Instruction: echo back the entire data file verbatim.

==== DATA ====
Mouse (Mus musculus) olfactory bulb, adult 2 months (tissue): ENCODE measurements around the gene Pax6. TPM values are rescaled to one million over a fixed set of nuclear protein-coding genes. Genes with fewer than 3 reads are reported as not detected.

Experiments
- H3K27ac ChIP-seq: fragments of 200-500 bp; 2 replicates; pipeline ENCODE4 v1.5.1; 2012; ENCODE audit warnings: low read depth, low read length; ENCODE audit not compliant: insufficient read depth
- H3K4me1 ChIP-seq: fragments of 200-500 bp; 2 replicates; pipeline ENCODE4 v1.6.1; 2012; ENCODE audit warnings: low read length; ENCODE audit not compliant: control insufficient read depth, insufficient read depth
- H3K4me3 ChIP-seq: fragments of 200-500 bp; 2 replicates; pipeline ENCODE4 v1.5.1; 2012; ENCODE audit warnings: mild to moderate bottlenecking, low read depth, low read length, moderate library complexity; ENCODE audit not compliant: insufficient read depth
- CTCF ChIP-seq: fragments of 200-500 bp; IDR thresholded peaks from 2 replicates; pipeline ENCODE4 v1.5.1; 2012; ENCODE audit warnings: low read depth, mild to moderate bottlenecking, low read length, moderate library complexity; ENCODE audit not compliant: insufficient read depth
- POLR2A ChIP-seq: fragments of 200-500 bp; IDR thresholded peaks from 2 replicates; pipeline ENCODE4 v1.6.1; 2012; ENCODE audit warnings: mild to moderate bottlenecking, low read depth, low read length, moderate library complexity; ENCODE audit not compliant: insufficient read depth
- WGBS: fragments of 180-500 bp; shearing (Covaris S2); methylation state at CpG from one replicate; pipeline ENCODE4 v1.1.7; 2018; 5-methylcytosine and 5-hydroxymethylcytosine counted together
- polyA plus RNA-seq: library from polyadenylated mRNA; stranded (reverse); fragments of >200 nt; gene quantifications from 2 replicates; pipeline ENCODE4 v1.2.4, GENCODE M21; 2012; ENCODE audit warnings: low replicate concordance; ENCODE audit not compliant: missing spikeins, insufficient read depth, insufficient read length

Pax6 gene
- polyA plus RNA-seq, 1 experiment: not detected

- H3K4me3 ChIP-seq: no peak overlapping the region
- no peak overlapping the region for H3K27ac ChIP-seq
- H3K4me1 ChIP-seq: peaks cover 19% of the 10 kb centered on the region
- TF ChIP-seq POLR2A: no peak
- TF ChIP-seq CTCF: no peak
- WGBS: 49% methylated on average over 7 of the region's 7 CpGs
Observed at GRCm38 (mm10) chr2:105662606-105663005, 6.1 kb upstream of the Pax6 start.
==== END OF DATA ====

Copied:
Mouse (Mus musculus) olfactory bulb, adult 2 months (tissue): ENCODE measurements around the gene Pax6. TPM values are rescaled to one million over a fixed set of nuclear protein-coding genes. Genes with fewer than 3 reads are reported as not detected.

Experiments
- H3K27ac ChIP-seq: fragments of 200-500 bp; 2 replicates; pipeline ENCODE4 v1.5.1; 2012; ENCODE audit warnings: low read depth, low read length; ENCODE audit not compliant: insufficient read depth
- H3K4me1 ChIP-seq: fragments of 200-500 bp; 2 replicates; pipeline ENCODE4 v1.6.1; 2012; ENCODE audit warnings: low read length; ENCODE audit not compliant: control insufficient read depth, insufficient read depth
- H3K4me3 ChIP-seq: fragments of 200-500 bp; 2 replicates; pipeline ENCODE4 v1.5.1; 2012; ENCODE audit warnings: mild to moderate bottlenecking, low read depth, low read length, moderate library complexity; ENCODE audit not compliant: insufficient read depth
- CTCF ChIP-seq: fragments of 200-500 bp; IDR thresholded peaks from 2 replicates; pipeline ENCODE4 v1.5.1; 2012; ENCODE audit warnings: low read depth, mild to moderate bottlenecking, low read length, moderate library complexity; ENCODE audit not compliant: insufficient read depth
- POLR2A ChIP-seq: fragments of 200-500 bp; IDR thresholded peaks from 2 replicates; pipeline ENCODE4 v1.6.1; 2012; ENCODE audit warnings: mild to moderate bottlenecking, low read depth, low read length, moderate library complexity; ENCODE audit not compliant: insufficient read depth
- WGBS: fragments of 180-500 bp; shearing (Covaris S2); methylation state at CpG from one replicate; pipeline ENCODE4 v1.1.7; 2018; 5-methylcytosine and 5-hydroxymethylcytosine counted together
- polyA plus RNA-seq: library from polyadenylated mRNA; stranded (reverse); fragments of >200 nt; gene quantifications from 2 replicates; pipeline ENCODE4 v1.2.4, GENCODE M21; 2012; ENCODE audit warnings: low replicate concordance; ENCODE audit not compliant: missing spikeins, insufficient read depth, insufficient read length

Pax6 gene
- polyA plus RNA-seq, 1 experiment: not detected

- H3K4me3 ChIP-seq: no peak overlapping the region
- no peak overlapping the region for H3K27ac ChIP-seq
- H3K4me1 ChIP-seq: peaks cover 19% of the 10 kb centered on the region
- TF ChIP-seq POLR2A: no peak
- TF ChIP-seq CTCF: no peak
- WGBS: 49% methylated on average over 7 of the region's 7 CpGs
Observed at GRCm38 (mm10) chr2:105662606-105663005, 6.1 kb upstream of the Pax6 start.